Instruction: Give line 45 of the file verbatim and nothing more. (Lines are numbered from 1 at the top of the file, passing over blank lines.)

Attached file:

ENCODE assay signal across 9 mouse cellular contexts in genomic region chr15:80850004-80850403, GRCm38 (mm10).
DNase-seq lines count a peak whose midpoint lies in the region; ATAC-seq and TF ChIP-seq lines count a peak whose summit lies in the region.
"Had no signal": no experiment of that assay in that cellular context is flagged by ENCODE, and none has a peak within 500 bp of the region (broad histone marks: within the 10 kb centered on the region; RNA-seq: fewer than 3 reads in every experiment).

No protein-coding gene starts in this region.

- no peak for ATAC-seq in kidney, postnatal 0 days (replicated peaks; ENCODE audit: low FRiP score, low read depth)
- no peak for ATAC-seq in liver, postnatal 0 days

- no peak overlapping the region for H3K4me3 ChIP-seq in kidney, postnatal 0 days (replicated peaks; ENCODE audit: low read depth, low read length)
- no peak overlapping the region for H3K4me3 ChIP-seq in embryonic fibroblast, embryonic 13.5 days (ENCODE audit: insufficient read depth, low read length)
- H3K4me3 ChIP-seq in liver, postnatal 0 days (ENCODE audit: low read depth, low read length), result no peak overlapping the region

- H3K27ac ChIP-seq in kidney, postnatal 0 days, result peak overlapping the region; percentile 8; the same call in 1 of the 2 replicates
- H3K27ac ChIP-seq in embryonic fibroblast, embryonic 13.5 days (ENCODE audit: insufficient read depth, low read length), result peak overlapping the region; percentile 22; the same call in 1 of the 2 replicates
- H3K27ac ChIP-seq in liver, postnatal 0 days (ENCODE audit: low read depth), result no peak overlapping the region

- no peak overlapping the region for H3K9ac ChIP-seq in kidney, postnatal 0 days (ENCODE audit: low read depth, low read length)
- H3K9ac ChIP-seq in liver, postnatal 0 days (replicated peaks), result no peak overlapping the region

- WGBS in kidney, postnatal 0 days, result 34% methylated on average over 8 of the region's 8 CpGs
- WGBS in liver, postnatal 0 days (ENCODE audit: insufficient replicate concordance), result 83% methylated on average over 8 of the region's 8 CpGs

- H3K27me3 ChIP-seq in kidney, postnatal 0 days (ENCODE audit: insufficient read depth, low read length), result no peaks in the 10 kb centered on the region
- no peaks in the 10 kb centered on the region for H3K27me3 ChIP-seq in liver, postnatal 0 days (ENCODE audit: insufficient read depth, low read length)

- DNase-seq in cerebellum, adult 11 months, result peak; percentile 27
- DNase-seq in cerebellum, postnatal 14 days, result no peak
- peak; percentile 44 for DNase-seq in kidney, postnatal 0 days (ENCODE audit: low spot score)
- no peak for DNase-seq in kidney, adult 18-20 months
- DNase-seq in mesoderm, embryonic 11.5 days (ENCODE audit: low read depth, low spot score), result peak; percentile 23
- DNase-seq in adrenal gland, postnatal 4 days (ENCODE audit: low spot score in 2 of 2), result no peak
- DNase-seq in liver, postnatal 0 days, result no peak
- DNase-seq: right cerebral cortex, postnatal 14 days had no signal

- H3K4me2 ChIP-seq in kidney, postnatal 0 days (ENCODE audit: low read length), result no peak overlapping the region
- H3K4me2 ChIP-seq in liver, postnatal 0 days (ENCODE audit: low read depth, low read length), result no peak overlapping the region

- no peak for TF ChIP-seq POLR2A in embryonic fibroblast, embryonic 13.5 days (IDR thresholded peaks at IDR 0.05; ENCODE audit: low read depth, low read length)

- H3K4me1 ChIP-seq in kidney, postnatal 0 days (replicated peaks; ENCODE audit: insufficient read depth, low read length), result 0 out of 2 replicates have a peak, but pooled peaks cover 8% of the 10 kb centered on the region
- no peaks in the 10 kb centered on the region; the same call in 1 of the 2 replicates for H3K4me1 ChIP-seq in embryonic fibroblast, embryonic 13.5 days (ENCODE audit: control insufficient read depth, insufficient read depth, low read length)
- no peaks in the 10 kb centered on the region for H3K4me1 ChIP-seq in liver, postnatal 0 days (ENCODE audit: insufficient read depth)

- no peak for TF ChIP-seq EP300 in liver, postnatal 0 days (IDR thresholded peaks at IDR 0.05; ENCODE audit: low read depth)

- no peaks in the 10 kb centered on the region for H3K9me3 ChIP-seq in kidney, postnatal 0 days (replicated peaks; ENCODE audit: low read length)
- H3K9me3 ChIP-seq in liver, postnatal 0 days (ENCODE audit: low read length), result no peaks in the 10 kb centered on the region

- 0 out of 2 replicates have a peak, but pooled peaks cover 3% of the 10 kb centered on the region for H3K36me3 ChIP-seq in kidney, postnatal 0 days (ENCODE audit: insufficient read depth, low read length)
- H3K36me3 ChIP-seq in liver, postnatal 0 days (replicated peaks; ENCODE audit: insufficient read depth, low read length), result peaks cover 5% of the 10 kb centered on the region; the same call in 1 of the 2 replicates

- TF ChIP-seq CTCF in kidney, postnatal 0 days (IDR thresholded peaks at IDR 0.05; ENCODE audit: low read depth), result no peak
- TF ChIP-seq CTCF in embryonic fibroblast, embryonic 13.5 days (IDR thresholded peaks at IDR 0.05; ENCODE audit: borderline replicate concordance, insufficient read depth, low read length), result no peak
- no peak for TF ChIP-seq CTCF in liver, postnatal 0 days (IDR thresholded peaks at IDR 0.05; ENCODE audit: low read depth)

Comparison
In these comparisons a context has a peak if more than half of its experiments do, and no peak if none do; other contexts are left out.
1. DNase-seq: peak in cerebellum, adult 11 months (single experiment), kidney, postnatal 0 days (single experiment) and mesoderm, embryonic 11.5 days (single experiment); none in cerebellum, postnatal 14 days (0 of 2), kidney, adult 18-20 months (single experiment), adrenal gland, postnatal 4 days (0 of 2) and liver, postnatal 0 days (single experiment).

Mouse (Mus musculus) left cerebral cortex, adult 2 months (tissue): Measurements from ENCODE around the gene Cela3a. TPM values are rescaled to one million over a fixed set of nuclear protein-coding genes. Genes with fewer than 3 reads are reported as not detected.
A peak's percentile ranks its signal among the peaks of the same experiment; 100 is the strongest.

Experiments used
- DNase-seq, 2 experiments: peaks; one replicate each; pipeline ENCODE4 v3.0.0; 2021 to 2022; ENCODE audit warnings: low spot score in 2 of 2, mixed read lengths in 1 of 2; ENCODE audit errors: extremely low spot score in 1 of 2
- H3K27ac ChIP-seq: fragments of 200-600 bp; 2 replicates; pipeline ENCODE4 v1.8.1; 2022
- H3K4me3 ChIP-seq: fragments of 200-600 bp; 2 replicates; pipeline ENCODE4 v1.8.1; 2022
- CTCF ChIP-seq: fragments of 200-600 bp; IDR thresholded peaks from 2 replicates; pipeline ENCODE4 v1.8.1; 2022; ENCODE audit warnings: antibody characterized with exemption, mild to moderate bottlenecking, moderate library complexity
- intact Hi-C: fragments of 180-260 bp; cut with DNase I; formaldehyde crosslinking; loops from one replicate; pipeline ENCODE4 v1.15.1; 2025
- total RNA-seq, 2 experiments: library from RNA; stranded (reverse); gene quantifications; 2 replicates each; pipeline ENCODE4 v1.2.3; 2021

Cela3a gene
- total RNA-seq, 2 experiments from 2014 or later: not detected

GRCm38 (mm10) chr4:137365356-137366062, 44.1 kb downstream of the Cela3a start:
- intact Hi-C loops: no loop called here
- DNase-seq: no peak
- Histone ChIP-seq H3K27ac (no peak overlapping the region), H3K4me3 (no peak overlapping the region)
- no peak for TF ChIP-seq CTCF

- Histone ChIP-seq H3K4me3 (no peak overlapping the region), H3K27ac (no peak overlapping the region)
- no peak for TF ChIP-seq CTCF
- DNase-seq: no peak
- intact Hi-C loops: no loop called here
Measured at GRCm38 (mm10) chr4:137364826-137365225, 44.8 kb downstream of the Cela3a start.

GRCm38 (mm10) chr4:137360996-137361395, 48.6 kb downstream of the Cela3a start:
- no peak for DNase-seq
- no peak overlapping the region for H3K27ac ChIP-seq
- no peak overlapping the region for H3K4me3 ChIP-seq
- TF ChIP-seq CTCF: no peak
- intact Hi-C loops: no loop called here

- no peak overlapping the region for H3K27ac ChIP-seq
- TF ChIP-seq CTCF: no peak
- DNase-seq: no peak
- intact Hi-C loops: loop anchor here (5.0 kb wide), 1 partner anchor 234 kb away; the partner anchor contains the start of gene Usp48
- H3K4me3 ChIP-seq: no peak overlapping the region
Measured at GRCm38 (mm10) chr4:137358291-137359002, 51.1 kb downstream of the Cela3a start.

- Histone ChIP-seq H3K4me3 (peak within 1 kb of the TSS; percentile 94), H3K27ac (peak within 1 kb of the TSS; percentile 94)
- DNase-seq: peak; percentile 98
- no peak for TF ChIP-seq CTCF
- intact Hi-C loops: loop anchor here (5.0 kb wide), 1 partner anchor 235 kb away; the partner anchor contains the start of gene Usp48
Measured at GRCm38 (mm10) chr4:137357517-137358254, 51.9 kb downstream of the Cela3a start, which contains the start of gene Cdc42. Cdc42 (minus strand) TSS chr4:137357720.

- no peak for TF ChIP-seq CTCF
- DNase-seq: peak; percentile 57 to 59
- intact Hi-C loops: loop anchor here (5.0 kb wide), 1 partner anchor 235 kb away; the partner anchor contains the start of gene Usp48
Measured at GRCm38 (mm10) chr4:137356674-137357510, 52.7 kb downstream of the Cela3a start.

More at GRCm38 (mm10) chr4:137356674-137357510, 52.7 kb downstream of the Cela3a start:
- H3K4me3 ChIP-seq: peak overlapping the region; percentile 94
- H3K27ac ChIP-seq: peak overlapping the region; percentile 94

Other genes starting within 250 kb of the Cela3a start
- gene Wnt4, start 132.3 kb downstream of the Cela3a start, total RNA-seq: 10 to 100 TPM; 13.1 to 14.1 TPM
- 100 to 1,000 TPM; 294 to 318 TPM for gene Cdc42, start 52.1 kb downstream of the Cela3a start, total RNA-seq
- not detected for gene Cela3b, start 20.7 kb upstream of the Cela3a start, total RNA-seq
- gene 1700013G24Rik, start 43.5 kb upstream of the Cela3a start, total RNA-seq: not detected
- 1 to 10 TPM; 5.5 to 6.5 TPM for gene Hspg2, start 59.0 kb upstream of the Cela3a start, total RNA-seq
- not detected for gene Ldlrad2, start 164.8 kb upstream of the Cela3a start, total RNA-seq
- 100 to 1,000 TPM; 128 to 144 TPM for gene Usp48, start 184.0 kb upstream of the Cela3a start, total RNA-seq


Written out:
A peak's percentile ranks its signal among the peaks of the same experiment; 100 is the strongest.